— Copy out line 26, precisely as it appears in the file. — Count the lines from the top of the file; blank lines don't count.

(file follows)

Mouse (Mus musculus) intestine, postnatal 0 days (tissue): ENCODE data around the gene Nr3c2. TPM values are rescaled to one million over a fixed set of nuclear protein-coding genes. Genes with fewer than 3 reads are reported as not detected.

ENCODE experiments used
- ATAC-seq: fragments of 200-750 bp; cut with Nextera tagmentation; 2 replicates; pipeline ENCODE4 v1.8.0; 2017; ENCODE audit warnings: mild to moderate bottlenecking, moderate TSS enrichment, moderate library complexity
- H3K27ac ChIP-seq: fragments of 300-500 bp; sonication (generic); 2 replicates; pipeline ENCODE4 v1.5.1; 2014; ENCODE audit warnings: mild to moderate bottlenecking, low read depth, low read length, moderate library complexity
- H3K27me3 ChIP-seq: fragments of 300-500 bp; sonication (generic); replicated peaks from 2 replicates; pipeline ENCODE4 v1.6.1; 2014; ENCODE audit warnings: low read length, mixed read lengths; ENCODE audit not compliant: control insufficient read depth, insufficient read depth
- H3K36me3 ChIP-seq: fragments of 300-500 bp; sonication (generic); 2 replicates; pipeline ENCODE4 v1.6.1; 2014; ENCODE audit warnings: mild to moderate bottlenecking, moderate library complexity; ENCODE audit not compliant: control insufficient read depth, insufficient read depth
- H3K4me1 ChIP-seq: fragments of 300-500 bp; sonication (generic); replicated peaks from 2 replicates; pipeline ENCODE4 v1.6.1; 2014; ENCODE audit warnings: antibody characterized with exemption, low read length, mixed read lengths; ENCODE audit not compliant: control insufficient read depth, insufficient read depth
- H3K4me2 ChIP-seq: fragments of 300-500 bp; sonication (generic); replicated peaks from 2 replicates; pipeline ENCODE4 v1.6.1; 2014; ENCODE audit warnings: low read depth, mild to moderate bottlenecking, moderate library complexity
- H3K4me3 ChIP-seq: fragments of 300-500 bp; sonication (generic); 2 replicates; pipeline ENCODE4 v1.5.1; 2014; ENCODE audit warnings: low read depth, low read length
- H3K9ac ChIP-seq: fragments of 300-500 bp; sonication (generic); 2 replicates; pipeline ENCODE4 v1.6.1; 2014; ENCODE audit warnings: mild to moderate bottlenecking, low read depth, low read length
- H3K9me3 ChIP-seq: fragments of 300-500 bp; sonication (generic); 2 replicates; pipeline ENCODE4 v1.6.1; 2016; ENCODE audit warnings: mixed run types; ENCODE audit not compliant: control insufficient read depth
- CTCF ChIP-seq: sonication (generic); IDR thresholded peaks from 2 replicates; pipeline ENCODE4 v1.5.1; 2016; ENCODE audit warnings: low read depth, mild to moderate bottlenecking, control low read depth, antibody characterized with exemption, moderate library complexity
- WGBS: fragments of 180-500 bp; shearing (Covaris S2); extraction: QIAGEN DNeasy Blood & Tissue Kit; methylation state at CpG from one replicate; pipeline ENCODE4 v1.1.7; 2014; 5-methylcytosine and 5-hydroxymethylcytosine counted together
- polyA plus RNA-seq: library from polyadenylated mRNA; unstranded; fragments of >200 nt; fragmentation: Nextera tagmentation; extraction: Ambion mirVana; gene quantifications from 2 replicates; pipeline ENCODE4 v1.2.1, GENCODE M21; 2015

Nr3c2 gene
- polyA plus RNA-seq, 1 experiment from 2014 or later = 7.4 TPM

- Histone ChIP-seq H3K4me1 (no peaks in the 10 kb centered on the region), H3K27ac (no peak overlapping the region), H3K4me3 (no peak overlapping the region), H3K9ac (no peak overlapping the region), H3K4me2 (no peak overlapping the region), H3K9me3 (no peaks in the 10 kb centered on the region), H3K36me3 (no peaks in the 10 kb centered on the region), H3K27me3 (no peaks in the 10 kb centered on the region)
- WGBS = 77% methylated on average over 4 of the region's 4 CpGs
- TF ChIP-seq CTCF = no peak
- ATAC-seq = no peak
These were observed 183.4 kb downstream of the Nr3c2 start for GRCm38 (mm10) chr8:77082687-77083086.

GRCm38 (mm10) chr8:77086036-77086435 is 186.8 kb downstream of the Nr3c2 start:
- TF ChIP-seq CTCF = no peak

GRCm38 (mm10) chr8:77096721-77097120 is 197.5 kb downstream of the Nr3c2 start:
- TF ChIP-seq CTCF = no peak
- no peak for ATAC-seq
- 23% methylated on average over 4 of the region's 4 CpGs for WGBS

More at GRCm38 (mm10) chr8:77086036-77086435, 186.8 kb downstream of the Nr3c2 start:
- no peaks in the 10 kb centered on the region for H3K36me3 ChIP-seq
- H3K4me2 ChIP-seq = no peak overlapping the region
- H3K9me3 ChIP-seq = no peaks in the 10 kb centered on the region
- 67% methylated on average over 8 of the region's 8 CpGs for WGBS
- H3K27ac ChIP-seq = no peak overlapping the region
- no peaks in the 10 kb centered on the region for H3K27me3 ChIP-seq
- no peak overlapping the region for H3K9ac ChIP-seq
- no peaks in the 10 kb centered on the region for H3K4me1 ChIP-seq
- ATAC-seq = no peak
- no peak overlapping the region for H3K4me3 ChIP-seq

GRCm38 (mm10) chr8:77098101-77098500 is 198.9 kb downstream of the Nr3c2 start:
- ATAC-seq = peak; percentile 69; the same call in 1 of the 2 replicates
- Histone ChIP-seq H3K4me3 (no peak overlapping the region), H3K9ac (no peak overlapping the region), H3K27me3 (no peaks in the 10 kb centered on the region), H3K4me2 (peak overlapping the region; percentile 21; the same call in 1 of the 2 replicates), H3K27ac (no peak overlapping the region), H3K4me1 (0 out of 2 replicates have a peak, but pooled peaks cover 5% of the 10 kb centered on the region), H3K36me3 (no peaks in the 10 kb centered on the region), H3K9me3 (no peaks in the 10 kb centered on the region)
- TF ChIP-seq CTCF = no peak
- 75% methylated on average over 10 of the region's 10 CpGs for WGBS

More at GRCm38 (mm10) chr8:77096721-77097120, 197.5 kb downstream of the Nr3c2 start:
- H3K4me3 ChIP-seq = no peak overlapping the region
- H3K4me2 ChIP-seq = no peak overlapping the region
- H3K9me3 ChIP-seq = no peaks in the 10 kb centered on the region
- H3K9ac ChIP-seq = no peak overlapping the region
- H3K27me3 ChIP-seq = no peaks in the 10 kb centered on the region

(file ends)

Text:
- no peak for ATAC-seq